Léonie Abo

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Wassis Hortense Léonie Abo
Born 16 August 1945
Malungu, Belgian Congo
Nationality Congolese
Occupation Guerrilla fighter, Writer
Spouse(s) Pierre Mulele
Children Eulalie, Ghislaine

Wassis Hortense Léonie Abo (born 1945) was an activist during the Kwilu Rebellion. She was a writer who was the wife of the communist rebel Pierre Mulele.

Life[edit]

Wassis Hortense Léonie Abo was born in 1945 in a place called Malungu in what was then the Belgian Congo.[1] She was brought up by adopted parents as her mother died giving birth to her; as a result of this last event she was given the name "Abo", which means "sorrow" in the Bambunda language.[2] She witnessed her adoptive father taking a stick to his wife that resulted in her beating ending with a broken arm. She was well educated starting school at seven and moving on to a missionary school at nine.[3] She was an early trained midwife and by the age of fourteen she was supervising births.[4]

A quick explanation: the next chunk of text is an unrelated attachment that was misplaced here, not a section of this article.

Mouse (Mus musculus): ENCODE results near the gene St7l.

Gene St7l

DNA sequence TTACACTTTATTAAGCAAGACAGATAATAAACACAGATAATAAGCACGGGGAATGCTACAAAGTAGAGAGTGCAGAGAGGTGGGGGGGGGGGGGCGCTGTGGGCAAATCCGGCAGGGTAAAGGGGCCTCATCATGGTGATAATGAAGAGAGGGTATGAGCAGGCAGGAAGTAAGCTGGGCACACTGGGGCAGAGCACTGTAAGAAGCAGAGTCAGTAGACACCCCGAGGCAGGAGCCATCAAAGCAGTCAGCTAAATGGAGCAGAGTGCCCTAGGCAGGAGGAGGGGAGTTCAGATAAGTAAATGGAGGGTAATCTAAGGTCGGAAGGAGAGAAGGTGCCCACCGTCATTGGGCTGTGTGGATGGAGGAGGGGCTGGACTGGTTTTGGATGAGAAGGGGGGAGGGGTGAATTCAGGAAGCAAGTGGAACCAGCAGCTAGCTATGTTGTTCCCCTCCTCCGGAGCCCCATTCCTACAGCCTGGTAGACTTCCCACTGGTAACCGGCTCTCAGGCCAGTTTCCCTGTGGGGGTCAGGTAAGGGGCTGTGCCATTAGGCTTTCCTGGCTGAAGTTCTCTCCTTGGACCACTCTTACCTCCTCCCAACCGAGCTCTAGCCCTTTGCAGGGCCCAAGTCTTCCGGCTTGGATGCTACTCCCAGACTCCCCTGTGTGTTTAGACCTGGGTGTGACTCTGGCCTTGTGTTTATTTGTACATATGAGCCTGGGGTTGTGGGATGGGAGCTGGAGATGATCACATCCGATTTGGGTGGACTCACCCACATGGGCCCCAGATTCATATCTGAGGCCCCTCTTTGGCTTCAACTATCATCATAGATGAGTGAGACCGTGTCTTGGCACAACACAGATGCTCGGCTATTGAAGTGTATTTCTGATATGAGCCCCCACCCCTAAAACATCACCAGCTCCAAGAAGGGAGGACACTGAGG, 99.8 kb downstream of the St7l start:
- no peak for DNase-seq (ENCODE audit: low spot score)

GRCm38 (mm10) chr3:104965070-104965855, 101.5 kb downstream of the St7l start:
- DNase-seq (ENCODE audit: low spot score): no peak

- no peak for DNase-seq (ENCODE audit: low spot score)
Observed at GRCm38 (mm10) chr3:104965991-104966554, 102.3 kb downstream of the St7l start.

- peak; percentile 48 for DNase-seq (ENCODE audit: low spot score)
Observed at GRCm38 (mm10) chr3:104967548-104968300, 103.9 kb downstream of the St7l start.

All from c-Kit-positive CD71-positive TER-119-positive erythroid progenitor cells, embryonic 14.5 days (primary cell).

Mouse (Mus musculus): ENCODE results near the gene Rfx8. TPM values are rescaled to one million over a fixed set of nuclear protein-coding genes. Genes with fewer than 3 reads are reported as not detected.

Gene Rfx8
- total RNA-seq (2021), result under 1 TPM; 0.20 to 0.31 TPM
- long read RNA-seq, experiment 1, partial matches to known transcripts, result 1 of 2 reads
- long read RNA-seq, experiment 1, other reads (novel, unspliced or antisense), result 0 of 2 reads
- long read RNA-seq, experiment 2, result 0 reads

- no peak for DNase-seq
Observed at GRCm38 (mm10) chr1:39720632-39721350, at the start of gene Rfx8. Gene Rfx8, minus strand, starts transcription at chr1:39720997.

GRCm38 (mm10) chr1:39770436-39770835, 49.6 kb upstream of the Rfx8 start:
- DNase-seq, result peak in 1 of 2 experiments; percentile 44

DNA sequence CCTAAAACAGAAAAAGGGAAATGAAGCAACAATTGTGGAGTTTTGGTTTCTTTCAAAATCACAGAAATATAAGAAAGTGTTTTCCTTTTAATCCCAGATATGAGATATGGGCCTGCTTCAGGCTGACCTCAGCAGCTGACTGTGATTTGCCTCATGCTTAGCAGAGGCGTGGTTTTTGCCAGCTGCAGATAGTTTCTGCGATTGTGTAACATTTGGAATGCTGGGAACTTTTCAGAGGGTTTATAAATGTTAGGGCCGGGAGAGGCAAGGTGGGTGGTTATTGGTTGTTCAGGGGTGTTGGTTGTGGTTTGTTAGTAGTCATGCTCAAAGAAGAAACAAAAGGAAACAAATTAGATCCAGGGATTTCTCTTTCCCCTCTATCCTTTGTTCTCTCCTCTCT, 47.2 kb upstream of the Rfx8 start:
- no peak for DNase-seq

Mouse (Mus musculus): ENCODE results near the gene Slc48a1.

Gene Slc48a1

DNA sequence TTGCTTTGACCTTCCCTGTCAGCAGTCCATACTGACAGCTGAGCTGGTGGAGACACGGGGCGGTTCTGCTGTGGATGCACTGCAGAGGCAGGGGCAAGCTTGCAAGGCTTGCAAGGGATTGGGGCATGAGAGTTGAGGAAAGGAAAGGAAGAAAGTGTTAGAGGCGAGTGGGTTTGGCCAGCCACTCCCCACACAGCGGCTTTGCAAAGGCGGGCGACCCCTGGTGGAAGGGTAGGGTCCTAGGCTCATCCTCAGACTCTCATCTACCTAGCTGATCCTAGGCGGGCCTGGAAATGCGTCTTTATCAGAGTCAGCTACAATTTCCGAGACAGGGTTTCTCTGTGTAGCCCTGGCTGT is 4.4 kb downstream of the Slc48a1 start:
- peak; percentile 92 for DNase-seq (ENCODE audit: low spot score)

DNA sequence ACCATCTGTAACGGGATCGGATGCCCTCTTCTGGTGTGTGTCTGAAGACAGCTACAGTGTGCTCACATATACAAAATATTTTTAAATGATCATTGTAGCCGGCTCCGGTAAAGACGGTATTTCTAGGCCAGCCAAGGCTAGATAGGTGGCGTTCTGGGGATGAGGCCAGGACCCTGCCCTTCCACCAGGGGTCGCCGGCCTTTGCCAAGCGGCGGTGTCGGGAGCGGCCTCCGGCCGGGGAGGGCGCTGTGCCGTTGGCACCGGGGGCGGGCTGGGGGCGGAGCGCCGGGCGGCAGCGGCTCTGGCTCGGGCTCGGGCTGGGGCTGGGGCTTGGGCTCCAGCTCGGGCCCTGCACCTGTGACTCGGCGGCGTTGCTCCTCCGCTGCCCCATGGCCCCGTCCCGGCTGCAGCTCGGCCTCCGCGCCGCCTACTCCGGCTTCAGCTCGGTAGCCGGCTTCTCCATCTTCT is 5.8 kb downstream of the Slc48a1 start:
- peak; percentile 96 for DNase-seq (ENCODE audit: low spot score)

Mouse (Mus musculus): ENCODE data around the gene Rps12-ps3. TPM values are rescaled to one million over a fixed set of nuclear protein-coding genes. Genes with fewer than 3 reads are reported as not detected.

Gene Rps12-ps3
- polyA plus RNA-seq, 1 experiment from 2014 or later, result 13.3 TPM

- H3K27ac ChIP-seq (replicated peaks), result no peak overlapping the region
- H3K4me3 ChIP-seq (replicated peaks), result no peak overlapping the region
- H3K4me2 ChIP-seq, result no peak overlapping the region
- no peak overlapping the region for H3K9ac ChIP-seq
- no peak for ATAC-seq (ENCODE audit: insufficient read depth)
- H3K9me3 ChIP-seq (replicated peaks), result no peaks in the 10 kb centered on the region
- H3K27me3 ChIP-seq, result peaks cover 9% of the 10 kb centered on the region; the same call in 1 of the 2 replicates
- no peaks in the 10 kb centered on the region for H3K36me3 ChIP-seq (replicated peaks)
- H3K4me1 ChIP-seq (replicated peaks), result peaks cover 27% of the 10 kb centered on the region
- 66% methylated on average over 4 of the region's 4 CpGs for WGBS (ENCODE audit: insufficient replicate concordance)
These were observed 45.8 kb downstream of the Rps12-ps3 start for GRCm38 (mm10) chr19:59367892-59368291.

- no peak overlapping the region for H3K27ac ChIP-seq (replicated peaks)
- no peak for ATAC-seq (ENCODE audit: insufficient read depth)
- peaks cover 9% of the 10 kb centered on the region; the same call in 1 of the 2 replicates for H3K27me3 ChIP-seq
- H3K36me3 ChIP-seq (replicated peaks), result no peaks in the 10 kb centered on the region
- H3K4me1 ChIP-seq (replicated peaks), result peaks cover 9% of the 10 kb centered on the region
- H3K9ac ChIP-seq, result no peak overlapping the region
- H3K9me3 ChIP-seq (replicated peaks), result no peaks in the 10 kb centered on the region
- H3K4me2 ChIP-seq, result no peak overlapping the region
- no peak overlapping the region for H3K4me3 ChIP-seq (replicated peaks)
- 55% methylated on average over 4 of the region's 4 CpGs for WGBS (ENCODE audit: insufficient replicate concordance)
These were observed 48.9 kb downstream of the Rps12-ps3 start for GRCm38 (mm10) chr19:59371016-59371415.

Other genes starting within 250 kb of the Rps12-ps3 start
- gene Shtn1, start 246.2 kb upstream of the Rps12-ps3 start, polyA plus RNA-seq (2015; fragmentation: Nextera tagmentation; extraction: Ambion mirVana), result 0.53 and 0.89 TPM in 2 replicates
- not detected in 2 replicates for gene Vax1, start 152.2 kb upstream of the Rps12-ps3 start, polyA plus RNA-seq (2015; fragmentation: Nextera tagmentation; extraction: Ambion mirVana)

She entered an abusive arranged marriage in Gaspar Mumputo in September 1959. She had been told about the temptations of the flesh by the nuns who educated her and she remembered her wedding night being filled with pain and blood.[4] Her marriage ended after June 1962 when her husband took her and her prospective lover to court. She was sent to jail for a month. Abo was tricked into joining a group of rebels by her brothers.[3] In January 1964 she was still part of that group when they rose as part of the Simba Rebellion against the government.

The rebel Pierre Mulele married her and they spent five years alongside guerrillas loyal to Mulele. She was treated with disproportionate respect because of her husband. She was disappointed when her husband took another wife and planned to take a third. In 1968, after her husband's assassination, she fled to Congo-Brazzaville as she feared for her life. Abo has made a great effort to record the works of herself and Pierre Mulele.[5] The Belgian book Une Femme du Congo (A Congolese Woman), by Ludo Martens, tells Abo's life story.[6]

References[edit]

  1. ^ Wassis Abo, Oxford Index, Retrieved 26 March 2016
  2. ^ "Leonie Abo". Retrieved 4 January 2017. 
  3. ^ a b Professor Henry Louis Gates, Jr.; Professor Emmanuel Akyeampong; Mr. Steven J. Niven (2 February 2012). Dictionary of African Biography. OUP USA. pp. 45–46. ISBN 978-0-19-538207-5. 
  4. ^ a b K. Bouwer (10 September 2010). Gender and Decolonization in the Congo: The Legacy of Patrice Lumumba. Palgrave Macmillan US. pp. 129–139. ISBN 978-0-230-11040-3. 
  5. ^ Gender and Decolonization in the Congo: The Legacy of Patrice Lumumba (2010), Tosin Abiodun, NotEvenPast, Retrieved 26 March 2015
  6. ^ Ludo Martens (1995). Abo: une femme du Congo. Editions Aden. ISBN 978-2-87262-103-3.